Re: Global menubar (was Re: #4 on ToDo list: make the top panel prettier)

On Sun, 2009-01-25 at 10:49 -0500, Owen Taylor wrote:
> [ resending from a thread that accidentally drifted off-list ]
> On Mon, 2009-01-19 at 20:34 +0100, Jonas Jørgensen wrote:
> > 2009/1/19 Owen Taylor <otaylor redhat com>:
> > > On Sun, 2009-01-18 at 19:14 -0800, Brian Fleeger wrote:
> > >> I have one question: with the part of the top panel next to the
> > >> activities button empty, are there any plans to use global menus to
> > >> more effectively use that wide open space?  Is it going to go fallow?
> > [...]
> > > I have some opinion that the global menu bar is pretty tied to
> > > the application-centric model of the Macintosh .. it's not entirely
> > > clear to me that you can go to the global menu bar without adopting that
> > > model wholesale. Which would be a pretty major change to the way the
> > > desktop works.
> > 
> > I'm curious as to why you have that opinion, and I'd love to hear an
> > explanation of it -- because I strongly prefer the
> > menu-bar-in-top-panel approach, and I strongly dislike the
> > application-centricism of Mac OS :-)
> Well, on the Macintosh, to really use the computer effectively, you do
> have to understand the concept of an application being "current". This
> is exposed, among other things by:
>  - All windows of an application come to the front at one
>  - The ability to "hide other windows" to hide windows not from the 
>    application
>  - The menubar staying there when you close the last window
>  - The dock icons activating an application
> The global menu is part of the "bundle" of concepts.
I don't think global menu in gnome should be a bundle of mac concepts.
I would like to say Global Menu is GNOME + centralized menu bar.
We are still experimenting (primarily on the switcher menu in the
applet) how to conciliate a centralized menu bar with the current gnome
window/application model. The 'bundle' is a nice reference but it is
definitely not a must. 

> On a Linux (or for that matter Windows) desktop, if I'm only working
> with maximized windows, then there is a clear stand-in for the current
> application, which is the maximized window. In that case, I think the
> global menu does work OK - it's really just shuffling around the stuff
> at the top of the screen.

> But large monitors have become cheap and common (22" could be said to
> be the standard size at this point), and multiple monitors are not
> unusual. Given sufficient real estate, most people stop maximizing all
> their windows. And at that point, I think that it's a leap to say that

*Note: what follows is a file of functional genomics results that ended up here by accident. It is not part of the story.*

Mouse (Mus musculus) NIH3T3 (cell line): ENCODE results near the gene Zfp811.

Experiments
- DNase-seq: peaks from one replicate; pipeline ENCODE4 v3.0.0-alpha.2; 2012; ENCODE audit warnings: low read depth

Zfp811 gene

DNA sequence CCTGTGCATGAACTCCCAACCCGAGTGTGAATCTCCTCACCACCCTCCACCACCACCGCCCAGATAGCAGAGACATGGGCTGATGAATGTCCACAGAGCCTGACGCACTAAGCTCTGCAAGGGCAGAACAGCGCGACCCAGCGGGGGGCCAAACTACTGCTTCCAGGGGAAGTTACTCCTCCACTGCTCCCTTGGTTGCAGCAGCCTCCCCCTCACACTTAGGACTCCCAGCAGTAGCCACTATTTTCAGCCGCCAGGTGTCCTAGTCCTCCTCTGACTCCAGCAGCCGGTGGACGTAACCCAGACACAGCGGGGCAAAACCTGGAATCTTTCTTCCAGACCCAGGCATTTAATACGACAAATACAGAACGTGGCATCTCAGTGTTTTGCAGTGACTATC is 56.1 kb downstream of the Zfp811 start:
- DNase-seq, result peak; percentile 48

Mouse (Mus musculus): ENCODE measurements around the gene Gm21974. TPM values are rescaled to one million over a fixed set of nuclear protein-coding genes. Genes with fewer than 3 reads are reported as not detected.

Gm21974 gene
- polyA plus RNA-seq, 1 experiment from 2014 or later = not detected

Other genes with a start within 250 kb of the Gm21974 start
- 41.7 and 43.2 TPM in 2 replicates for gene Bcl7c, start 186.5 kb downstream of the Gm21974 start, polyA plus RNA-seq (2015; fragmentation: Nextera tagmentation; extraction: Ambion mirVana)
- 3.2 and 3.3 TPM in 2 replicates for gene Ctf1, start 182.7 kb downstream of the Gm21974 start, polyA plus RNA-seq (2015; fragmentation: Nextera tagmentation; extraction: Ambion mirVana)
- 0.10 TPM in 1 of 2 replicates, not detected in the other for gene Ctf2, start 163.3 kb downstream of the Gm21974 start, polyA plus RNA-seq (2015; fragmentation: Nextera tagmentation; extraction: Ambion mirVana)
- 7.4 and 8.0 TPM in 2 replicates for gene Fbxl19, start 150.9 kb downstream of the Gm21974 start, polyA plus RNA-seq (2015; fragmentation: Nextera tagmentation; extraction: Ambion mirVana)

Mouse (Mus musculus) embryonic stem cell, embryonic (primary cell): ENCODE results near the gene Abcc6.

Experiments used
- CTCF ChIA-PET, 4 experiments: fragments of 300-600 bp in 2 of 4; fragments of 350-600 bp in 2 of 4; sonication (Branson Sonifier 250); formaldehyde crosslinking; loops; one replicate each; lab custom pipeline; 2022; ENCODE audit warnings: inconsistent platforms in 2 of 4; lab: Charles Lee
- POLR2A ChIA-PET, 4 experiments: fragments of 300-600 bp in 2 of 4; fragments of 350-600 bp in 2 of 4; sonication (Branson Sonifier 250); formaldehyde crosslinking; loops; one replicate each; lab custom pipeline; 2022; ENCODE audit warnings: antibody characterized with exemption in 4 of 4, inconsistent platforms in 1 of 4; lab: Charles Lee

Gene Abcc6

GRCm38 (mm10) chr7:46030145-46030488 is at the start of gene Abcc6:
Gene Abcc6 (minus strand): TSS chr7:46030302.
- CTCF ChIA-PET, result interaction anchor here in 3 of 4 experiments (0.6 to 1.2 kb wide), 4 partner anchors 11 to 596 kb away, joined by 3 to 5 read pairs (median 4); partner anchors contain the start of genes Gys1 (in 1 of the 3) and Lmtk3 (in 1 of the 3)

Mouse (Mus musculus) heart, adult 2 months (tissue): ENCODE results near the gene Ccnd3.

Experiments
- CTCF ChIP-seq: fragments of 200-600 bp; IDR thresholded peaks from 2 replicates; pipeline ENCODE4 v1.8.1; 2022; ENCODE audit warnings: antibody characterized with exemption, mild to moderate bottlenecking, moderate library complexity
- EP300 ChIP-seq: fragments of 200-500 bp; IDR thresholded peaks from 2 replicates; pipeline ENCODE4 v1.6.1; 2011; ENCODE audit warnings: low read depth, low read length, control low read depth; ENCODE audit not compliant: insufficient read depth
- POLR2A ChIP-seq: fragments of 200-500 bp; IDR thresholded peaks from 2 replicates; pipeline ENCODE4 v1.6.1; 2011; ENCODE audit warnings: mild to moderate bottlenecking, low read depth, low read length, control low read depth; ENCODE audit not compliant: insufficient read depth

> selecting something in one corner of the screen changes something all
> the way at the other corner of the screen.
No matter how common large and cheap monitors, it is still difficult ot
imagine a 5'10'' carrying a 22'' laptop. 

> You might say that the global menu is just an extension of the concept
> of keyboard focus. Here's two predictions I'll make about keyboard focus
> on a large monitor with non-maximized windows based on
> "locality" (completely unsubstantiated from actual data)
> - Users will keep the mouse over or near the window they are typing on,
>   even when that requires extra effort. 
> - Users will occasionally click on an already focused window before
>   starting to type in it.
> In other words, the user doesn't really have a strong mental model that
> there is global focused window that applies even when there their
> eyes, attention, and mouse cursor are elsewhere.
I agree with you on large screens, global menu has the potential to
cause issues interacting with users. But to how much? I can't answer
this question since I don't yet have sufficient money to buy a 22''
monitor. I had a chance to connect my laptop with an 20'' external,
though. and there seems to be no big issues to me; as I have already
been accustomed to a centralized menu bar.

Currently there is no way (after global menu us enabled) to invoke the
'alt' shortcuts for the menu items. The user can press F10 to go to the
global menu, though. Therefore I don't think global menu is an extension
of keyboard focus.

If we find a way to smoothly integrate the GNOME app model with Global
Menu model (GNOME global menu model), then at least we can offer to the
(1) a Global Menu model desktop on small screens, assuming 15''s have to
save screen estate) and 
(2) a Traditional model desktop on large screens, assuming 22''s have
difficulties to find stuff.
(3) the privilege to swing between two models until she is happy.

At this stage to think about global menu in gnome as a theoretical work
may be too early and harm the project. It sounds more natural to me to
work with users first, before fall into the UI politics and get trapped.

> There are also some corner cases to the global menu model that have
> obvious answers in the "application" case, but less obvious answers in
> the "window" case. 

The current(current!) answer to there questions are:

> Do all windows from the same application have the
> same menu bar?  
No. The menu bar is for the window. Whether the menu bar is the same in
the application depends on the application; Most applications try to
keep the menu bars consistent between document windows though. 
> What happens with windows without a menu bar? 
> (From an app with other windows? As a standalone app?)
If it is a toolbox, use the menu bar of last activated window,
If it is a normal window show nothing -- that's an alien window.

Because installing global menu nowadays is cheap I sincerely recommend
everyone on this thread give a try for a week or so (even if it feels
inconvenient at first). Together we can seek for answers to the
unanswered and make life better.

Your great help will be appreciated.


> - Owen
> _______________________________________________
> gnome-shell-list mailing list
> gnome-shell-list gnome org

[Date Prev][Date Next]   [Thread Prev][Thread Next]   [Thread Index] [Date Index] [Author Index]